Peter Buttigieg, winner of the 2000 Profile in Courage Essay Contest, was elected mayor of South Bend, Indiana in November 2011.

Indiana Student’s Work Chosen
as Best Entry in National
John F. Kennedy Profile in Courage Essay Contest

News Release
For Immediate Release
Further Information: Tom McNaught (617) 929-1230
Tuesday, May 02, 2000

Read the 2000 winning essay by Peter Buttigieg.

Peter Buttigieg, a senior at St. Joseph’s High School in South Bend, Indiana, will be honored by Caroline Kennedy and other members of President Kennedy’s family during a May 22, 2000 ceremony at the John F. Kennedy Library for his prize-winning entry in the national John F. Kennedy Profile in Courage Essay Contest for High School Students.

The Profile in Courage Essay Contest invites students from across the nation to write an essay about a current political issue at the local, state or national level and an elected official in the United States who is acting courageously to address that issue. The award is named for President Kennedys 1957 Pulitzer prize-winning book, Profiles in Courage, which recounts the stories of eight U.S. Senators who risked their careers to fight for what they believed in. The essay contest, which includes a $3,000 prize, is sponsored by the John F. Kennedy Library Foundation and Fleet Bank.

Buttigieg’s essay, which was chosen from more than 600 essays submitted by high school students across the nation, centered on the integrity and political courage demonstrated by U.S. Congressman Bernie Sanders of Vermont, the nation’s only Independent member of Congress.

“Sanders’ courage is evident in the first word he uses to describe himself: Socialist,” Buttigieg writes. His essay cites a number of the Congressman’s courageous and politically risky stands on issues facing the nation, including his strong support for gun control and same-sex marriages, and for his advocacy for senior citizens affected by inflated drug prices in the United States.

Noting that Sanders’ candor “does not in itself represent political courage,” Buttigieg’s essay cites the Congressman’s contribution as “a powerful force for conciliation and bi-partisanship on Capitol Hill.” He is one who represents President Kennedy’s ideal of “compromises of issues, not of principles,” Buttigieg writes.

Buttigieg’s essay concludes:

Sanders’ positions on many difficult issues are commendable, but his real impact has been as a reaction to the cynical climate which threatens the effectiveness of the democratic system. His energy, candor, conviction, and ability to bring people together stand against the current of opportunism, moral compromise, and partisanship which runs rampant on the American political scene. He and a few others like him have the power to restore principle and leadership in Congress and to win back the faith of a voting public weary and wary of political opportunism. Above all, I commend Bernie Sanders for giving me an answer to those who say American young people see politics as a cesspool of corruption, beyond redemption. I have heard that no sensible young person today would want to give his or her life to public service. I can personally assure you this is untrue.

Buttigieg and his family will be the guests of the Kennedy family and the Kennedy Library Foundation at the May 22 award ceremony honoring California state senator Hilda Solis, this year’s recipient of the prestigious John F. Kennedy Profile in Courage Award. Solis, the first Latina elected to the California State Senate, is being honored for overcoming the strong opposition of a former governor and the California business lobby to win environmental protections for minority communities.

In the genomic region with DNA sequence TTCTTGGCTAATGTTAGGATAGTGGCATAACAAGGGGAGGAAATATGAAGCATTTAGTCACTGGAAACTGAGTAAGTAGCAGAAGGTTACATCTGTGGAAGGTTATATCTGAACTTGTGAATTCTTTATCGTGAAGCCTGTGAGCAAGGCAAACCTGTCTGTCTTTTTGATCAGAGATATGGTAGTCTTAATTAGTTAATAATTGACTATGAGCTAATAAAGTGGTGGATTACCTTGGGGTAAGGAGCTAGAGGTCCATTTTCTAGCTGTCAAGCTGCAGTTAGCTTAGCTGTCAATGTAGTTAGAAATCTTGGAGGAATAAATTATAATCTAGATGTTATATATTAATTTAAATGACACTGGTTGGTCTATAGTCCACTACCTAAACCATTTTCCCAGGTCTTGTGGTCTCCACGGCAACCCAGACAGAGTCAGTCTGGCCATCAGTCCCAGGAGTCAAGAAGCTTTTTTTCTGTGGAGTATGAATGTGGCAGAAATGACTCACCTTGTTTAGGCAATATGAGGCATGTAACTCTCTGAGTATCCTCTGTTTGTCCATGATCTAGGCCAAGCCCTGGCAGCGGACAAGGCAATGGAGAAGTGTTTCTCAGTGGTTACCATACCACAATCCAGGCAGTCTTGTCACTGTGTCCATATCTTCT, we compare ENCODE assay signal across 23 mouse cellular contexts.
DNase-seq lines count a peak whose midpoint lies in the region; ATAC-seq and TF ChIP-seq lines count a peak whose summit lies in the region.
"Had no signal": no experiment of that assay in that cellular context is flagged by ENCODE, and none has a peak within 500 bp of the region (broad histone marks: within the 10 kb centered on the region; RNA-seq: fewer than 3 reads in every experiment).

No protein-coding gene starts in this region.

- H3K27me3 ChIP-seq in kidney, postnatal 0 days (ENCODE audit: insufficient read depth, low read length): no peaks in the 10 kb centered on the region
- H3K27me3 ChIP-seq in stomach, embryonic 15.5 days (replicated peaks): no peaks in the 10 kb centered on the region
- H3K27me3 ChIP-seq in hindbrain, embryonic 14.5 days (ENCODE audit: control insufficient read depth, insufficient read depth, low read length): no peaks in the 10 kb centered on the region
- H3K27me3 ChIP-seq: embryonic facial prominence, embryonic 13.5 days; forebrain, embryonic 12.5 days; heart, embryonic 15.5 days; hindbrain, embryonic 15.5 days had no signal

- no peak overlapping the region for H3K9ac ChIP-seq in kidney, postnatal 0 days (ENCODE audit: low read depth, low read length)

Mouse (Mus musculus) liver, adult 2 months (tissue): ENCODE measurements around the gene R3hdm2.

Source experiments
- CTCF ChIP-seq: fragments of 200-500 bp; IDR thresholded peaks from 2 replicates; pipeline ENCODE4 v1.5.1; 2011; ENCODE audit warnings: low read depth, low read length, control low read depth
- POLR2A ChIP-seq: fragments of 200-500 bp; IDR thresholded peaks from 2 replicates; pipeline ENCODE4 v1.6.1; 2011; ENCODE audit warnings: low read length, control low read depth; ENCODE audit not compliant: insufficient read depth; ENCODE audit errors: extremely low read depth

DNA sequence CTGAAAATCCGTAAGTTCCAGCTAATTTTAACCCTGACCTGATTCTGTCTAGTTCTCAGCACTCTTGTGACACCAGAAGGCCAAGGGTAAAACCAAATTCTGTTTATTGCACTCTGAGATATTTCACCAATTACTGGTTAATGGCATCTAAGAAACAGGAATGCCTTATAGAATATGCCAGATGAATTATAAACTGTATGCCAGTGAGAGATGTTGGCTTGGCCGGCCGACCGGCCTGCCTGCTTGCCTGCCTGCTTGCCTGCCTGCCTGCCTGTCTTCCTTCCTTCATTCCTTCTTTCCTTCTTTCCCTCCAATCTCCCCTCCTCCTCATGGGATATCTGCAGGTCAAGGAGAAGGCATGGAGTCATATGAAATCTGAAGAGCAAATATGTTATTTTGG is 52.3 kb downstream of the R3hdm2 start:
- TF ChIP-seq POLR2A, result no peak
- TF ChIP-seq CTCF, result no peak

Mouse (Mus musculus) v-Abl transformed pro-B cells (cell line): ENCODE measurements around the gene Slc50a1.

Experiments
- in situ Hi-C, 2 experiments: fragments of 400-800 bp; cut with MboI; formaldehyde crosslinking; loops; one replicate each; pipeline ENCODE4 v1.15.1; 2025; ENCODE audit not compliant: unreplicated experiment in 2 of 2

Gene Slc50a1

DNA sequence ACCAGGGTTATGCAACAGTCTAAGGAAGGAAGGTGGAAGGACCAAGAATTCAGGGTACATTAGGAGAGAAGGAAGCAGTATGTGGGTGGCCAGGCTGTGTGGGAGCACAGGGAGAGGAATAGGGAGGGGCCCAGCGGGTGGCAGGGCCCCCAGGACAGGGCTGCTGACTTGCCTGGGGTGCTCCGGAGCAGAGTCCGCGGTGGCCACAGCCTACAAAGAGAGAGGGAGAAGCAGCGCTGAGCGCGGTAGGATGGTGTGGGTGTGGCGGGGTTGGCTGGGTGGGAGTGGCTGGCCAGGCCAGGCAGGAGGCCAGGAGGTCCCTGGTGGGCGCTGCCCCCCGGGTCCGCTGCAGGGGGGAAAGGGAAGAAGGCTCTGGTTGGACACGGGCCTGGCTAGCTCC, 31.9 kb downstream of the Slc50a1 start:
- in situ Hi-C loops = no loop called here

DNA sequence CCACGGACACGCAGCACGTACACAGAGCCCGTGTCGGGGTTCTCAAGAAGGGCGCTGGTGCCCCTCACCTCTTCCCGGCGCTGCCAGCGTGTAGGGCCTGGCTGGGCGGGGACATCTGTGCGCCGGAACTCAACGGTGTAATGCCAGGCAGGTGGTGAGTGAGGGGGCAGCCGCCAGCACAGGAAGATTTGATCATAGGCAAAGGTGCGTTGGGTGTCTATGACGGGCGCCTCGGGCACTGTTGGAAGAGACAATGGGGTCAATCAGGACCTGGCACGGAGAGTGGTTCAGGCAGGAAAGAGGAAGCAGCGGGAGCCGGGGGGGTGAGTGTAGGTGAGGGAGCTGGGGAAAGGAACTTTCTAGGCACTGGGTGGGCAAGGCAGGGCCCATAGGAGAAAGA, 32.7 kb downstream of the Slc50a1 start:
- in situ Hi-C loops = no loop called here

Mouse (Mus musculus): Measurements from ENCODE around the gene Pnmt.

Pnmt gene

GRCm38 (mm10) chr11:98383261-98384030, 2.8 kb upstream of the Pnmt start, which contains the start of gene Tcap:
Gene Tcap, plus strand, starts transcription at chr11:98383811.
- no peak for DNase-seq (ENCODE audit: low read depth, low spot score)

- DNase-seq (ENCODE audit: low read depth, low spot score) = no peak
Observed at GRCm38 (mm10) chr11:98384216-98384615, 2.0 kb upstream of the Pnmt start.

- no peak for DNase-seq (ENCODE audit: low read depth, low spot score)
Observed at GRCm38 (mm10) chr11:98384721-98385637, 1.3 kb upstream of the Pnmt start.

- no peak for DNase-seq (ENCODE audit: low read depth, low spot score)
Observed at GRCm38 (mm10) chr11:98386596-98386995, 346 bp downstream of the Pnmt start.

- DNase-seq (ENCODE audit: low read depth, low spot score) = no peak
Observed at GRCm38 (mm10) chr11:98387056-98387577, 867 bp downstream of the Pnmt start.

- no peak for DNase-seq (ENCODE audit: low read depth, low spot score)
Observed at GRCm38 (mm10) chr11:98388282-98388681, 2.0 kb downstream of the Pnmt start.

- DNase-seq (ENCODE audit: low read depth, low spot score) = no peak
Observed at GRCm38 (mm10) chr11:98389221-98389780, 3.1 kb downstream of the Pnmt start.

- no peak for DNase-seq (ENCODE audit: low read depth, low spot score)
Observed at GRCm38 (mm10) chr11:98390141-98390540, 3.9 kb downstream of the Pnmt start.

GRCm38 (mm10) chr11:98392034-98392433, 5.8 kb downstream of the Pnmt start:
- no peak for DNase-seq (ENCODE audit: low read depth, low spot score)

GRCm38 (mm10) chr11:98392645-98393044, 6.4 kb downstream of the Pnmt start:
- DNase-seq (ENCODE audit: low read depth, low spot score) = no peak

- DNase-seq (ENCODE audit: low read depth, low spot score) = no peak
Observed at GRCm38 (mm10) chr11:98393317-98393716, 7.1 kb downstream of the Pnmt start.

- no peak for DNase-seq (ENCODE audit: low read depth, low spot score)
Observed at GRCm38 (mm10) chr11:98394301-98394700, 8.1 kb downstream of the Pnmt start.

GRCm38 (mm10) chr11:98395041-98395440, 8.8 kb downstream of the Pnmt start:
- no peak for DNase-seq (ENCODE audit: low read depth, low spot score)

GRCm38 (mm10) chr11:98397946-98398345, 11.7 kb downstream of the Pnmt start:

Buttigieg’s essay was chosen as the winning entry by a nine-member committee chaired by John Seigenthaler, Chairman of the Freedom Forum at the First Amendment Center, Vanderbilt University. The committees other members are: David Burke, former executive vice president of ABC News and former president of CBS News; Marian Wright Edelman, President of the Childrens Defense Fund; Antonia Hernandez, President of the Mexican American Legal Defense and Education Fund; Edward M. Kennedy, U.S. Senator from Massachusetts; Caroline Kennedy, author, attorney, and president of the Kennedy Library Foundation; David McCullough, historian and author of the Pulitzer prize-winning biography Truman; Alan Simpson, former U.S. Senator of Wyoming, and director of the Institute of Politics at Harvard Universitys Kennedy School of Government; and Olympia Snowe, U.S. Senator from Maine.

The John F. Kennedy Profile in Courage Essay Contest is designed to help high school students appreciate the importance of public service and the difficult choices that politicians often face," said Charles U. Daly, Executive Director of the Kennedy Library Foundation. "Democracy faces enough challenges today without saddling our youth with doubt and cynicism about their elected leaders. Peter Buttigieg is to be congratulated for understanding why President Kennedy most admired those politicians who have the courage to make decisions of conscience without regard for the consequences."

Buttigieg, who is president of his senior class at St. Joseph’s High School, lives in South Bend with his parents, Jennifer Anne Montgomery and Joseph A. Buttigieg. Buttigieg plans to study international relations and Arabic at Harvard.

The John F. Kennedy Library and Museum is a presidential library administered by the National Archives and Records Administration and supported, in part, by the Kennedy Library Foundation, a non-profit organization. The Kennedy Library and the Kennedy Library Foundation seek to promote, through educational and community programs, a greater appreciation and understanding of American politics, history, and culture, the process of governing and the importance of public service.